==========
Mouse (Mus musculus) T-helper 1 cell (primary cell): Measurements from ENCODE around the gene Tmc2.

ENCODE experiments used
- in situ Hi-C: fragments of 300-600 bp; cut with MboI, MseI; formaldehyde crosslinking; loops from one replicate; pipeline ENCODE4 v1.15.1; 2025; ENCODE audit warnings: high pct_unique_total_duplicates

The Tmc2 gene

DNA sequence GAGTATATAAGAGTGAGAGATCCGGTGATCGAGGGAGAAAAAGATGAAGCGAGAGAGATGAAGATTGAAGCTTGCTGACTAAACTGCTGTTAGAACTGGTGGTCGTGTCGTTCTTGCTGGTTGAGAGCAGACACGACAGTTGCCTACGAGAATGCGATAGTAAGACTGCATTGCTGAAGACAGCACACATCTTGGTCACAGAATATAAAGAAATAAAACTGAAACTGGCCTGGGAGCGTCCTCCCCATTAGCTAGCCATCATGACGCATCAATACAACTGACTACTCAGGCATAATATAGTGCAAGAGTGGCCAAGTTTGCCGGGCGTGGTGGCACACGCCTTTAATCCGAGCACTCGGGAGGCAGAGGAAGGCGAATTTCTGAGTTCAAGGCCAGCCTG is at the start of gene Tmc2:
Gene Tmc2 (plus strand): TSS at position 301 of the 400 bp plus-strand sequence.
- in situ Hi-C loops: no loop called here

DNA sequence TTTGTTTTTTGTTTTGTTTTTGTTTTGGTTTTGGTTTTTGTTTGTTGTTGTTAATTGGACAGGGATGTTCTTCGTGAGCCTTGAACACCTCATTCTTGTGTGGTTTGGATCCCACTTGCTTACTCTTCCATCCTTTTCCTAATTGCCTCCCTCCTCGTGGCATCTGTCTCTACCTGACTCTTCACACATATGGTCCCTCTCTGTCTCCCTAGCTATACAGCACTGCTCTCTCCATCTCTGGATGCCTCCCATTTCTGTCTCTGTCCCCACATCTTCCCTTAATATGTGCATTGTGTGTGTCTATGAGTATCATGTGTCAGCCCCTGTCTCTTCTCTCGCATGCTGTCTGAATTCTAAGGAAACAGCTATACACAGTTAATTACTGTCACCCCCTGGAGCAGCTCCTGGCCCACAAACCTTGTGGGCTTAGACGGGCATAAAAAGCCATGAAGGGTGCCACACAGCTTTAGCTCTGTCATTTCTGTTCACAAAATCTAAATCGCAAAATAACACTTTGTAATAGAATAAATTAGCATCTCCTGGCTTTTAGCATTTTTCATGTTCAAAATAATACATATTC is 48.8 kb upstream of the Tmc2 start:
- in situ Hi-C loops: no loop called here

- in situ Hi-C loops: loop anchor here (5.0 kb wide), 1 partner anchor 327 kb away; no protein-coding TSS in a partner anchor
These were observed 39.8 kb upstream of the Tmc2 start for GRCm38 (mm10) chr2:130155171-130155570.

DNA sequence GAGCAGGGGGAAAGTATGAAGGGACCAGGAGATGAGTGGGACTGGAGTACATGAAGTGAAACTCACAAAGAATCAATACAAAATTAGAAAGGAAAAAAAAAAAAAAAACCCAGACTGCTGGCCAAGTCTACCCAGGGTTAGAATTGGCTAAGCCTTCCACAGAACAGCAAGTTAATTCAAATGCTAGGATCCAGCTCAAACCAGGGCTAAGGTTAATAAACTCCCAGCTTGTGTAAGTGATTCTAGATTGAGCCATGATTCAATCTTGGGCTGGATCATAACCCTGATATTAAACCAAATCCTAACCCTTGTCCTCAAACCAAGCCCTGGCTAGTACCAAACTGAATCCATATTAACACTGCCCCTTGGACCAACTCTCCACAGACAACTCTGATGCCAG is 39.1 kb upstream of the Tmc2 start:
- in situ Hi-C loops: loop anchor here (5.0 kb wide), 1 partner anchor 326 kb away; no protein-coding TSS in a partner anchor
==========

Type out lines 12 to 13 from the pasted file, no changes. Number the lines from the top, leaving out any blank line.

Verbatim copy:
DNA sequence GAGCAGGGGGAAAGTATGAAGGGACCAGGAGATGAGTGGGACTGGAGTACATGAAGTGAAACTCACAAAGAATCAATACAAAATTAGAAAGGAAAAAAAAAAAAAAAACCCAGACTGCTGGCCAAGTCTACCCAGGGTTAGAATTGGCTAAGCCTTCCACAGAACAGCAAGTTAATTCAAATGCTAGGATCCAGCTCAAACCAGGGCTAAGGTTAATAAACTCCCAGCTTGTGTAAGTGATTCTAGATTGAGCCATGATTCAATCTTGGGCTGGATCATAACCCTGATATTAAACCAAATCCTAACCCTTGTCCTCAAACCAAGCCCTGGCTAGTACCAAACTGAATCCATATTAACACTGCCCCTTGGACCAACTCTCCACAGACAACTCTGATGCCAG is 39.1 kb upstream of the Tmc2 start:
- in situ Hi-C loops: loop anchor here (5.0 kb wide), 1 partner anchor 326 kb away; no protein-coding TSS in a partner anchor